Cells on a nail bed

When Professor Hongkun Park from Harvard visited the sister Kavli institute in Delft last week, Delta had the opportunity to ask him about a remarkable instrument he developed: a nail bed for cells.

When Park became a full professor at Harvard in 2004, he decided to move into biology, much like the Delft Professor Cees Dekker had earlier. Park was intrigued by the fact that you can put together nonliving things like proteins, RNA, DNA and other stuff into a cell that is clearly alive.

With nanotechnology he developed nano needles about five microns long and half a micrometer across that are fixed vertically on a substrate. When his researchers put living cells on a nail bed, they found out that cells do not seem to mind being punctured as long as the needles are small and sharp enough. The nail bed provided Park’s team with a unique instrument to inject stuff into cells and see what happens. That’s what they did in a Nature paper on T-cells. Or they used the needles as a fishing pole to pull things out of a cell. Lately, they’ve been using nano needles as electrodes for brain cells.

Park says, “Basically, the brain is a complicated organ with lots of interconnected neurons that are talking to each other. There are lots of theories on this communication, but the tools that can proof these communications are lacking. There are lots of probes out there, but we thought that nano needles would be a good tool to interrogate neurons. In the first demonstration paper that we published in Nature Nanotechnology we built nano neurobeds that could be coupled to some sixteen neurons. Nowadays we build an entire computer chip which has 250,000 recording sites – each site having a needle bed, so that we can talk to millions of neurons at the same time. We try to  connect it to hundreds of thousands of brain cells at the same time.  But that’s only the beginning. What we are building is essentially a camera chip. We have a bunch of different pixels on the computer chip. We’re using the pixels NOT to detect light as in a camera, but to detect electrical activity of neurons as measured by the needles. The device covers about a centimetre square.”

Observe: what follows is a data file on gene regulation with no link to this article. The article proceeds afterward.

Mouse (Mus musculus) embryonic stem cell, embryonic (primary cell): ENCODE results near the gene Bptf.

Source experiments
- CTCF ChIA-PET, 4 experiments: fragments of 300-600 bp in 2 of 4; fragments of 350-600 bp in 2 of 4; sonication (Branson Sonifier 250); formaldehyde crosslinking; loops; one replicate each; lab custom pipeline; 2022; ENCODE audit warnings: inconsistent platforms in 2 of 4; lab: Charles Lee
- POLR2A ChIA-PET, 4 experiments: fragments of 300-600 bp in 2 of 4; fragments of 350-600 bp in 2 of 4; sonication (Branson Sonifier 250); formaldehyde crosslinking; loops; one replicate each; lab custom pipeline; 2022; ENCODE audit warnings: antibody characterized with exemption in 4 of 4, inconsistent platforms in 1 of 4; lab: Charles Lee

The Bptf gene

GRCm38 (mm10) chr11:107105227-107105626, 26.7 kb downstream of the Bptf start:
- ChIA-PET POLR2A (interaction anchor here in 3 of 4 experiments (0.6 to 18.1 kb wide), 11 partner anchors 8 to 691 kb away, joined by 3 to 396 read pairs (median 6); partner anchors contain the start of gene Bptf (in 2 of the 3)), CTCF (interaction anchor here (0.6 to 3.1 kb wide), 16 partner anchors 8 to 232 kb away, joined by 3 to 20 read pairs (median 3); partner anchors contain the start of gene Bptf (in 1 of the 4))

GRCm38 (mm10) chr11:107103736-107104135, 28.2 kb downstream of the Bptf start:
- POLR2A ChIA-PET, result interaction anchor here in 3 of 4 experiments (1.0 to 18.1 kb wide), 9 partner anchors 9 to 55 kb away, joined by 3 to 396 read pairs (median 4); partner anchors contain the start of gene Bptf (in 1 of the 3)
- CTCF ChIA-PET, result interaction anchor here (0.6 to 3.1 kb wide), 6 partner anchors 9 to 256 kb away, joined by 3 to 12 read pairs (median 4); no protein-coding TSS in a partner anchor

So that gives you the insight of one cm2 of brain activity. Can you make sense of those signals?

“Not yet. We’re working hard on that.”

Does it look like noise?

“It’s not exactly noise. But as yet we do not have the machineries or languages top understand the signals in a detailed way. We are collaborating with theorists to understand those things much better.”

Are you planning to scale up this approach?

“Yes. We are working with people at MIT to make a deep probe that will allow us to go deep inside the brain which we will then apply to mice and rats. There are lots of different things you can do once you have new tools.”

A philosophical question, do you think people are smart enough to understand their own brain?

“I don’t know. To understand how we think is one thing, but once we learn how to communicate with a brain cell in an efficient and non-invasive way, there might be lots of things you can do in terms of neurological diseases. Simple stimulation might help to understand which connections are broken. Suppose you have spinal cord injury and we could make a chip that can interface with one part of the spinal cord and make a connection to the other part. There are lots of amazing things you might be able to do. And eventually one day we might have a better picture of how our brain works.”

Editor Redactie

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